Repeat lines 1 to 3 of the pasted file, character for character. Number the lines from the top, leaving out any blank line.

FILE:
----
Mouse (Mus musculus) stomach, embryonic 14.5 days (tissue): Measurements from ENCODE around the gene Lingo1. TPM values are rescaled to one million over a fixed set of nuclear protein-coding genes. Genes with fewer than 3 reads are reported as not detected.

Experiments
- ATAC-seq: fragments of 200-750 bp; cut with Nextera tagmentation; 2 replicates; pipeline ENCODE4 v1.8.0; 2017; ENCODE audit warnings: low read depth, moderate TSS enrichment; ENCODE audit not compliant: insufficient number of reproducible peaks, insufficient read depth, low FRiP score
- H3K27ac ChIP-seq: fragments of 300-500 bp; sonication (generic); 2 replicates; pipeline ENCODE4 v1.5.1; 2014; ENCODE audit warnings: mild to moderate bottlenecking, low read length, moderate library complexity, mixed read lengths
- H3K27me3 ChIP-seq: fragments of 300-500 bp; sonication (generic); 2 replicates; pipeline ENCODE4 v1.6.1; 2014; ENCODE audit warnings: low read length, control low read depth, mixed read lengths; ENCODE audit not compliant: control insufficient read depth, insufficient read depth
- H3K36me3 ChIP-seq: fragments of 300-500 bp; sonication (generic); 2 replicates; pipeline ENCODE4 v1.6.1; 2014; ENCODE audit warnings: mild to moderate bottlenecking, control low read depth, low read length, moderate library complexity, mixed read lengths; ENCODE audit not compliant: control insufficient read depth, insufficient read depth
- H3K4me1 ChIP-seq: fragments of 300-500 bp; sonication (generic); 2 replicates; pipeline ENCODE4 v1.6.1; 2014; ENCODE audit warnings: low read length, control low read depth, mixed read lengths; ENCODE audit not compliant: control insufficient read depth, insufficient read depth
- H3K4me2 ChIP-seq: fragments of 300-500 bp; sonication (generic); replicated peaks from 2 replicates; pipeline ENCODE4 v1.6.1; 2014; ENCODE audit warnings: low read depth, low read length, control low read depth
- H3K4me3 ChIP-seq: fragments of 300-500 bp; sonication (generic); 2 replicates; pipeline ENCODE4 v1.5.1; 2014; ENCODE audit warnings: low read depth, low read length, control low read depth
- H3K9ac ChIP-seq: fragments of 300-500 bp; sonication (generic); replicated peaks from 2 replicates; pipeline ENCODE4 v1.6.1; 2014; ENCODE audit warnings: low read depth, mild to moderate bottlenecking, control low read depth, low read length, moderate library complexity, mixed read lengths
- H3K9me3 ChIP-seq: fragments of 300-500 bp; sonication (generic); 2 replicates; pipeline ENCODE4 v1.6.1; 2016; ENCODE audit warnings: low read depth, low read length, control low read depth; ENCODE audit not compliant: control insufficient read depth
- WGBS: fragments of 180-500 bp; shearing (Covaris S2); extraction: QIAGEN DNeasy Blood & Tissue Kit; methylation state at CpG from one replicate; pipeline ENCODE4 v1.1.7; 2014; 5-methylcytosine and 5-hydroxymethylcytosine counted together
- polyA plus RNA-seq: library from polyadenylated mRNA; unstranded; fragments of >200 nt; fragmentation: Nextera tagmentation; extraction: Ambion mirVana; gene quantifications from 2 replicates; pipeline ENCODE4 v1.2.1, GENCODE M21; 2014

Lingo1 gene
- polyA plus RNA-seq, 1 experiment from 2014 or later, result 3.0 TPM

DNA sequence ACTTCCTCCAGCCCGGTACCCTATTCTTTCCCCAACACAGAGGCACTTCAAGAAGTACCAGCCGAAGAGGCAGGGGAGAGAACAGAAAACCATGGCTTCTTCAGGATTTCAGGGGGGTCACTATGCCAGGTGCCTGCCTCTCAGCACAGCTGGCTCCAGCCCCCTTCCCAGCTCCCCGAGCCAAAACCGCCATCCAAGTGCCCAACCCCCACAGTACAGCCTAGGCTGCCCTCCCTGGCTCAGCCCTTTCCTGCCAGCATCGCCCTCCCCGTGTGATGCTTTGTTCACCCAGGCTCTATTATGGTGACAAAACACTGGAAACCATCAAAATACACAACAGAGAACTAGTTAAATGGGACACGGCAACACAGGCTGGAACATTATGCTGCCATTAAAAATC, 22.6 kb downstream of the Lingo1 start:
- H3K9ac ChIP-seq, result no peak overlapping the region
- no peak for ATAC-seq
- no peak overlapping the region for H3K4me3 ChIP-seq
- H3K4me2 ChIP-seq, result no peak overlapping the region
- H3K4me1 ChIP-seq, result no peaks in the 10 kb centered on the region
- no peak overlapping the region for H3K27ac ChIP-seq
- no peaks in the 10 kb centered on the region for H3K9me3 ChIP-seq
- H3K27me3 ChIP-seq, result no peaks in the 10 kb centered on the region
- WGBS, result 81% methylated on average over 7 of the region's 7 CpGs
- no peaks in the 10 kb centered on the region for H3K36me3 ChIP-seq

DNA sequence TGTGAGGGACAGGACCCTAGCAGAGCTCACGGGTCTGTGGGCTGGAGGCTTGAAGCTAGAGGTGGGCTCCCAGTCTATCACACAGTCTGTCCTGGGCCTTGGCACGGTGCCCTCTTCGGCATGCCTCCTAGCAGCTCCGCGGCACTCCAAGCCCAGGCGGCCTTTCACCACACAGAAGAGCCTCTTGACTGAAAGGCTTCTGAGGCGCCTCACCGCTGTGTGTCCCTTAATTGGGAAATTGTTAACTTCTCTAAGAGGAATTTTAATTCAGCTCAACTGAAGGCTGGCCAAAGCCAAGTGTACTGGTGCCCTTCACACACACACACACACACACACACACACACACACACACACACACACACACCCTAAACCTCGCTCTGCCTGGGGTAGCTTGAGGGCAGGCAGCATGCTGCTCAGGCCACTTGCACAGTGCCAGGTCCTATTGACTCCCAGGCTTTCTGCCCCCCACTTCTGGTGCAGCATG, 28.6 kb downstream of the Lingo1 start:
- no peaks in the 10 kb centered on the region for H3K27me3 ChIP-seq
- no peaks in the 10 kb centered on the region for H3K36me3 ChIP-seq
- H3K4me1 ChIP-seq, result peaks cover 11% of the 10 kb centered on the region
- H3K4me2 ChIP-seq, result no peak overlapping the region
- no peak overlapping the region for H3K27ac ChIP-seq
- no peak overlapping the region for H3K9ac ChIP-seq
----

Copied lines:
Mouse (Mus musculus) stomach, embryonic 14.5 days (tissue): Measurements from ENCODE around the gene Lingo1. TPM values are rescaled to one million over a fixed set of nuclear protein-coding genes. Genes with fewer than 3 reads are reported as not detected.

Experiments
- ATAC-seq: fragments of 200-750 bp; cut with Nextera tagmentation; 2 replicates; pipeline ENCODE4 v1.8.0; 2017; ENCODE audit warnings: low read depth, moderate TSS enrichment; ENCODE audit not compliant: insufficient number of reproducible peaks, insufficient read depth, low FRiP score